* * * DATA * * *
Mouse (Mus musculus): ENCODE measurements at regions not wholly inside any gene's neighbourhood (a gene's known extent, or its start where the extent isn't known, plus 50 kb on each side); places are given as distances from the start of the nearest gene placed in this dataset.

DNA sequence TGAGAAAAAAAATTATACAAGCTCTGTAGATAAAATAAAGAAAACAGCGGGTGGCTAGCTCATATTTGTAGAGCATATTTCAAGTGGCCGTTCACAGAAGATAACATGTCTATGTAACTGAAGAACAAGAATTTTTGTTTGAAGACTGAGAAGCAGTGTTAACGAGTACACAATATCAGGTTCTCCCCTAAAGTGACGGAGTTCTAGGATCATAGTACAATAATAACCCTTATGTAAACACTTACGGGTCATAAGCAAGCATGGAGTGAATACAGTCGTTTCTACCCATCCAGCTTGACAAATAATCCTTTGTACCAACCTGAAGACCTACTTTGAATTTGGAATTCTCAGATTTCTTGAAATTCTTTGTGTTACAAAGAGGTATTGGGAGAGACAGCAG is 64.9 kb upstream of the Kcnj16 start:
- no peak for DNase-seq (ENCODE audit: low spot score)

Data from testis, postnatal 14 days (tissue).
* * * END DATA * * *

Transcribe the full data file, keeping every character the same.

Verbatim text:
Mouse (Mus musculus): ENCODE measurements at regions not wholly inside any gene's neighbourhood (a gene's known extent, or its start where the extent isn't known, plus 50 kb on each side); places are given as distances from the start of the nearest gene placed in this dataset.

DNA sequence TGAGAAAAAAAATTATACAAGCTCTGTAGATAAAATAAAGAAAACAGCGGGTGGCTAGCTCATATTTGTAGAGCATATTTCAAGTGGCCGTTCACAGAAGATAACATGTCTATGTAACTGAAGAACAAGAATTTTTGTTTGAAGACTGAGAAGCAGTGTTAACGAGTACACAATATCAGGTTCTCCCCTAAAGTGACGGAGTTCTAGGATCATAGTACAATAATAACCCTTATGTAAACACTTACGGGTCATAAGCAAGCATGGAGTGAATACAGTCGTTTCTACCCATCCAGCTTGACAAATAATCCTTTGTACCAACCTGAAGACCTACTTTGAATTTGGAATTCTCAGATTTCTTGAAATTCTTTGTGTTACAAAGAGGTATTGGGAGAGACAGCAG is 64.9 kb upstream of the Kcnj16 start:
- no peak for DNase-seq (ENCODE audit: low spot score)

Data from testis, postnatal 14 days (tissue).